Unless you are specifically trying to breed your dubia roaches, it can be difficult to workout exactly when the female dubia roach was bred.
This can make it difficult to track the pregnancy and workout a due date for the live young hatching from the egg sack and after about day seven of the egg sack forming, it can be difficult to gauge any type of differences to estimate when the baby dubia roaches will hatch.
Depending on your tank setup that you keep your dubia roaches in, there may be potential hazards that can cause issues with the egg sack such as it rupturing and causing problems with the baby dubia roaches developing.
The tissue surrounding the egg sack is surprisingly tough though so it can usually be dragged over a range of substrates without issue so this is rare but can happen.
How Many Babies Do Dubia Roaches Give Birth To?
The majority of dubia roaches will give birth to around thirty dubia roach nymphs after around thirty days of breeding.
This does tend to be the norm for the majority of dubia roach pregnancies but sometimes, there can be as few as twenty nymphs or as many as 40 nymphs that emerge from the egg sack after the pregnancy.
In some very rare situations a pregnant dubia roach may be able to produce as many as fifty nymphs from a pregnancy but this is very rare and should not be expected.
If you are breeding your dubia roaches as a food source for your reptiles or amphibians that will eat them then expect an average of thirty nymphs per pregnancies and treat any extra as a bonus.
We have seen some people report that the first pregnancy of a dubia roach will usually result in more nymphs being produced but this is not correct.
Any dubia roach pregnancy can product a higher than average nymph yield and it doesn’t correlate to the first pregnancy of a dubia roach as it truly is random.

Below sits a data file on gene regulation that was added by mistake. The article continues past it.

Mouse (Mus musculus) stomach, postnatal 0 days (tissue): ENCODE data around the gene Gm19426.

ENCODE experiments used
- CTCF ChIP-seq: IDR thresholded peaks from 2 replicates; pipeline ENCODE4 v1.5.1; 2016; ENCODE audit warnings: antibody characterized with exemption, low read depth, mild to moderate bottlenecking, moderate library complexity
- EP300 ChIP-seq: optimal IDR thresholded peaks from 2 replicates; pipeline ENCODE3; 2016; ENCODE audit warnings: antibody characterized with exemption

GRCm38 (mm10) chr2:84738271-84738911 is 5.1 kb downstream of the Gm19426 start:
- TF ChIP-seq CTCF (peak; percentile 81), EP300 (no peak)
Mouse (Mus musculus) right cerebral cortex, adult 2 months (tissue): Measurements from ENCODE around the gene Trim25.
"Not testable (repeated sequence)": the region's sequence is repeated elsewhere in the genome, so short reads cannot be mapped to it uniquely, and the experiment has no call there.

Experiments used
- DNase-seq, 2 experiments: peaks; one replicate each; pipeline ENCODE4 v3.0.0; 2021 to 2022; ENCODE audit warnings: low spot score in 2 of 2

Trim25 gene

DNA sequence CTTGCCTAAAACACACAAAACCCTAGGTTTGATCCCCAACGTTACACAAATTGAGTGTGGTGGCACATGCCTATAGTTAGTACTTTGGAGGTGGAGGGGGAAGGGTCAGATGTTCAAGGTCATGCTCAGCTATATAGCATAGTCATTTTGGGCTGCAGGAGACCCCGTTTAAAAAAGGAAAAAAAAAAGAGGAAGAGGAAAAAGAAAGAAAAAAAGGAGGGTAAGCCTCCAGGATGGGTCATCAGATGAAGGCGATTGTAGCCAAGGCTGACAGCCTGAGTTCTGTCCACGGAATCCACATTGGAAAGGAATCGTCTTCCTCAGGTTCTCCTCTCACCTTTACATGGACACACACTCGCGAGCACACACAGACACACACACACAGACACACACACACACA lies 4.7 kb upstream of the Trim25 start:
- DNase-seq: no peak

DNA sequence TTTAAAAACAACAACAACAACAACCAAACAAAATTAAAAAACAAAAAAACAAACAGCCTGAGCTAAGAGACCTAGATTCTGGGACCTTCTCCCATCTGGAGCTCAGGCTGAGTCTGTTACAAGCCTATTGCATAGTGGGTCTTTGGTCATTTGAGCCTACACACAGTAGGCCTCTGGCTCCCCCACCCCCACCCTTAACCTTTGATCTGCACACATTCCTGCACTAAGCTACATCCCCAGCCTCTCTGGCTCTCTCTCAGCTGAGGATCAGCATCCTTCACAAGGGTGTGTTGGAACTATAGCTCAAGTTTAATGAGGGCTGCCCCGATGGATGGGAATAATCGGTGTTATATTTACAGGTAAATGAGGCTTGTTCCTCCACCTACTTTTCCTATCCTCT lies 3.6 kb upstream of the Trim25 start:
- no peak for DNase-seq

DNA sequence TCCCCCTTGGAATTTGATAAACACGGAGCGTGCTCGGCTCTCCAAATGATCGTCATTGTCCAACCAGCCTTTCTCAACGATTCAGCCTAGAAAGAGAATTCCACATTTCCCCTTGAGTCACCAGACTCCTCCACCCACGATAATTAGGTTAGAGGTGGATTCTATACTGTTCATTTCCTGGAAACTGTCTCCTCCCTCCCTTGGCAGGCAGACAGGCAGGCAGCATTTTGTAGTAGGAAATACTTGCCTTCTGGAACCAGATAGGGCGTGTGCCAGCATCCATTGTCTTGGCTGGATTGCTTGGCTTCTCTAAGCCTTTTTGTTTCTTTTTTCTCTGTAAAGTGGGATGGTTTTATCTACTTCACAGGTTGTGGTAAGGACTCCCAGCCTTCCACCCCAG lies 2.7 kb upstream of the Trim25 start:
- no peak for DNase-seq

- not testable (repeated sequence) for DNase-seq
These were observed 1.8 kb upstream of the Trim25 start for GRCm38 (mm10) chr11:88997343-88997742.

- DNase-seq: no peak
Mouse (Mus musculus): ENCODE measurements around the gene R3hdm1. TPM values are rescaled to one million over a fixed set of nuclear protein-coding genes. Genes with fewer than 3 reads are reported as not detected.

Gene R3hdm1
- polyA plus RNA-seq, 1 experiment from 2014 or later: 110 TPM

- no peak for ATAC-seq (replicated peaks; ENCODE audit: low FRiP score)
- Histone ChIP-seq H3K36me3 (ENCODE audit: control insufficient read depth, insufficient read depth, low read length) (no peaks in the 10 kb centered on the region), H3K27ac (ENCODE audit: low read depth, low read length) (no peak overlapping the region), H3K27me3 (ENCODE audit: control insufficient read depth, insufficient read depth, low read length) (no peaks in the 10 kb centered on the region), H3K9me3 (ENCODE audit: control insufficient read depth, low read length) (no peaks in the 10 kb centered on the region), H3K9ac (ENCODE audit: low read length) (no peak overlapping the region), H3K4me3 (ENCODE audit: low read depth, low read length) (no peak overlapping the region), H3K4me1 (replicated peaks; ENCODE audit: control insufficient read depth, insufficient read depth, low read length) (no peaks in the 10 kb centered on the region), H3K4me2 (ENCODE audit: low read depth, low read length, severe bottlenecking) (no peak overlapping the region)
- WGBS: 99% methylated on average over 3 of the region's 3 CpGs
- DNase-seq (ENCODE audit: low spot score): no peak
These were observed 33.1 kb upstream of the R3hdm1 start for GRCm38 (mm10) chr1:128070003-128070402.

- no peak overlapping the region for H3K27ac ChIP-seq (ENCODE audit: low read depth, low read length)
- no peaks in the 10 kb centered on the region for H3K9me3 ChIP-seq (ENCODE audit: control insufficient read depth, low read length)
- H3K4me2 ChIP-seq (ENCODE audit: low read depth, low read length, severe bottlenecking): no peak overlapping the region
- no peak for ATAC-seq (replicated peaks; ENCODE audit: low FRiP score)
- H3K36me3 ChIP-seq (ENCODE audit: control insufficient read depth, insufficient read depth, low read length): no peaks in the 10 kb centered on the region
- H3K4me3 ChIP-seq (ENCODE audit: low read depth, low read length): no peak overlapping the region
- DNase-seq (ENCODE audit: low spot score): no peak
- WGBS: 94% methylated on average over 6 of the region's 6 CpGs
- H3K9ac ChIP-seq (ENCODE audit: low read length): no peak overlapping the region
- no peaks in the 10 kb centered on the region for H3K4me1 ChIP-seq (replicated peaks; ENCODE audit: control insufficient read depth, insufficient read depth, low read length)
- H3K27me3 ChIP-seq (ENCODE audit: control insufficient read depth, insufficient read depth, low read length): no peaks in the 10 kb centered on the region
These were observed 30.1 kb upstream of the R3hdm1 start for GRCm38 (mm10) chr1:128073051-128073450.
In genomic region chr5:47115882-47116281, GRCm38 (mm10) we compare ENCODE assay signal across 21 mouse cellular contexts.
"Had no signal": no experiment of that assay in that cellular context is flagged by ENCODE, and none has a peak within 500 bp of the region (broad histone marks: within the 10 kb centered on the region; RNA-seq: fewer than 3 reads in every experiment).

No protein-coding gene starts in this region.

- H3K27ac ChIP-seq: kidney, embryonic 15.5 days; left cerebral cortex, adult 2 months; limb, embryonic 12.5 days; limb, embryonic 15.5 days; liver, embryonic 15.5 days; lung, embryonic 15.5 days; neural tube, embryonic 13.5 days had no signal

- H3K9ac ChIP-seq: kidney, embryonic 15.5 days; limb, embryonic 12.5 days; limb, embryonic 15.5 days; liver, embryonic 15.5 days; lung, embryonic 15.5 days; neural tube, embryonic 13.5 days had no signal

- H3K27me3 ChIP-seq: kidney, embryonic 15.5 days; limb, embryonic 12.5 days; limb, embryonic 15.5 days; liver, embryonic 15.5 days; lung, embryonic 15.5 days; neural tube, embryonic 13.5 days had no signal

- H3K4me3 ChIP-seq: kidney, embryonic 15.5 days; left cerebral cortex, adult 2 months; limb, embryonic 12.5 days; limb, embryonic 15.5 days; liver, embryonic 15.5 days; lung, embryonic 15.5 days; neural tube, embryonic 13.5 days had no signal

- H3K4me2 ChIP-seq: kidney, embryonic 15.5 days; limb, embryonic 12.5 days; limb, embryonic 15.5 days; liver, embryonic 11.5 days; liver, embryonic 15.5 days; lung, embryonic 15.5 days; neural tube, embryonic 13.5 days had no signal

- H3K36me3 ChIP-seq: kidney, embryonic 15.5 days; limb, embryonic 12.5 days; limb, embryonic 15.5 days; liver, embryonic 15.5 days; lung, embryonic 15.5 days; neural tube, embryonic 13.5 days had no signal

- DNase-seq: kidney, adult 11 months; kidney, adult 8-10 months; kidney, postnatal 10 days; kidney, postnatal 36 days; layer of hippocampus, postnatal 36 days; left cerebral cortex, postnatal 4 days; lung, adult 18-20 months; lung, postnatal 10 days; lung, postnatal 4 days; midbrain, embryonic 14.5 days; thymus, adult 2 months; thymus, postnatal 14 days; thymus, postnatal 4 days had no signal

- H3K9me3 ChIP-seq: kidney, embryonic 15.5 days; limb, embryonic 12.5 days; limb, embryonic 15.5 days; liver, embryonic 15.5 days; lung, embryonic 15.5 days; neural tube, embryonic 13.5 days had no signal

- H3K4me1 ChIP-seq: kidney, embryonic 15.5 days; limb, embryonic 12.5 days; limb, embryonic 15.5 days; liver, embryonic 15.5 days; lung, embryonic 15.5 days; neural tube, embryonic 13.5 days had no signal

Do Dubia Roaches Eat Their Babies?
Female dubia roaches tend not to eat dubia roach nymphs but male dubia roaches have been known to eat their own nymphs, even if they are the father.
In some rare situations, a female dubia roach may eat some nymphs too so it is generally recommended that you place your nymphs in their own container until they grow a little to prevent them from being eaten by the adult dubia roaches in the tank.
This is why we recommend that our readers who are intentionally trying to breed dubia roaches as a food source for their reptiles or amphibians get a cheap breeding tank to hold their pregnancy roaches as well as a separate cheap breeding tank for their nymphs to live in until they mature.
This is a common practice and although it does increase your initial costs slightly, it really does drastically increase your nymphs yields per pregnancy and can reduce the cost requirements of your food bill moving forward for your reptiles.
That brings our article going over the common pregnant dubia roach questions that we see every month to an end. We hope that we have been able to help our readers better understand how they should go about breeding their dubia roaches and the process really is very simple. This is why so many people are starting to breed their own dubia roaches as a food source for their other pets as it really is cheap and easy.